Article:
A warranty deed is a statement of ownership of real property, and that the owner is the only person who legally may transfer the property to another person. It includes a statement that no other entities have claim or lien to the property.
This document can help in the event of contestation over boundaries on the property. The warranty deed identifies that the owner of the property is free and clear of encumbrances against the property, such as claims that the township owned part of the easement 100 years ago and can therefore build on the property without the owner’s consent.
Warranty deeds are most frequently used for home sales, as a guarantee to the buyer that the seller takes responsibility for any issues that challenge the buyer’s ownership of the property. Basically, a warranty deed covers the following:
- The grantor warrants that the grantee is the new, official owner of the property.
- The grantor states that the property is free of all encumbrances.
- The grantor warrants that they will defend the title so that the grantee (and possibly the grantee’s heirs) may enjoy peaceful ownership of the property, with the power to convey the property.
There are two types of warranty deeds: special and general. General warranty deeds convey the grantor’s interest and title in the property to the grantee, as well as state that if the title is somehow defective, the grantor takes responsibility or the grantee may hold the grantor liable. A special warranty deed states that the grantor has done nothing during the time they owned or held the property to impair the grantee’s title to the property. Special warranty deeds limit the liability of the grantor to only what the deed states, whereas a general warranty deed could cover more than the grantor intends or assumes.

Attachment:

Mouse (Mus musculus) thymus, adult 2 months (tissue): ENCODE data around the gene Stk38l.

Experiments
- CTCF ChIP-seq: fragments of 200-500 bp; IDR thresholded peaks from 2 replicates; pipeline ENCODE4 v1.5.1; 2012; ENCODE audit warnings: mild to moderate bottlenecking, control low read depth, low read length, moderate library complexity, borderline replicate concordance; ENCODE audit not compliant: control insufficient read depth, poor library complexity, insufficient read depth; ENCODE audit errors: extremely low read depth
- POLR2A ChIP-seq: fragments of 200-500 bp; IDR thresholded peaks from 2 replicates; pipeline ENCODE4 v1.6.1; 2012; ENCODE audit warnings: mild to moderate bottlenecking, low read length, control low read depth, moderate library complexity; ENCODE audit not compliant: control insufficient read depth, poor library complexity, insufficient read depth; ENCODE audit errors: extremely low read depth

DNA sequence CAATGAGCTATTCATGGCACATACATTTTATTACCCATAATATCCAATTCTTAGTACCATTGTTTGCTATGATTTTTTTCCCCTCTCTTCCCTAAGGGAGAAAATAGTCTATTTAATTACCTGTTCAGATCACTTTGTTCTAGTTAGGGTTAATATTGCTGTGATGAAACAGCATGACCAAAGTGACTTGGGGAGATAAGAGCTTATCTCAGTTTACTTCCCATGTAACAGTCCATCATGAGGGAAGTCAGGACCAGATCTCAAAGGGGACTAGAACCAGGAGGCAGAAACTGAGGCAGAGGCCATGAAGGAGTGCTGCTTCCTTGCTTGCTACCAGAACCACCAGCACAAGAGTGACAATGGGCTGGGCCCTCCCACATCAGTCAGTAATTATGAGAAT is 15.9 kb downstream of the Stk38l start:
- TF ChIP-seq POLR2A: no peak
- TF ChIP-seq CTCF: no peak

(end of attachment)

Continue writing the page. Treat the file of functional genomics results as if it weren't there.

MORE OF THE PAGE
When is a Warranty Deed Invalid?
Warranty deeds, unlike other types of deeds, do not need to be filed with the county records office to be considered legally binding; however, if the grantee contests an aspect of the property or the grantor contests ownership of the property, it is important to have a copy of the warranty deed on file as evidence in court.
The warranty deed is often included with sales documents, but is not a sales document in itself, nor is it an agreement of sale in the future. It is merely a legal statement of protection for the grantee who purchases the property, and in the case of specialty warranty deeds, limits the liability of the grantor in specific ways. The warranty deed may not be used in any other manner.
Elements of a Warranty Deed:
- The warranty deed must be written. There is no such thing as a verbal warranty deed.
- The deed must identify the two parties involved by name, and possibly by Social Security Number, or Business Identification Number.
- The property must be described clearly, including address, boundaries, and Plat Book reference number (filed at the county recorder’s office).
- Statement defining what the seller guarantees of the property to the buyer, and how long the guarantee is good for.
- Signed by both parties, a notary, and at least one witness (check your local laws).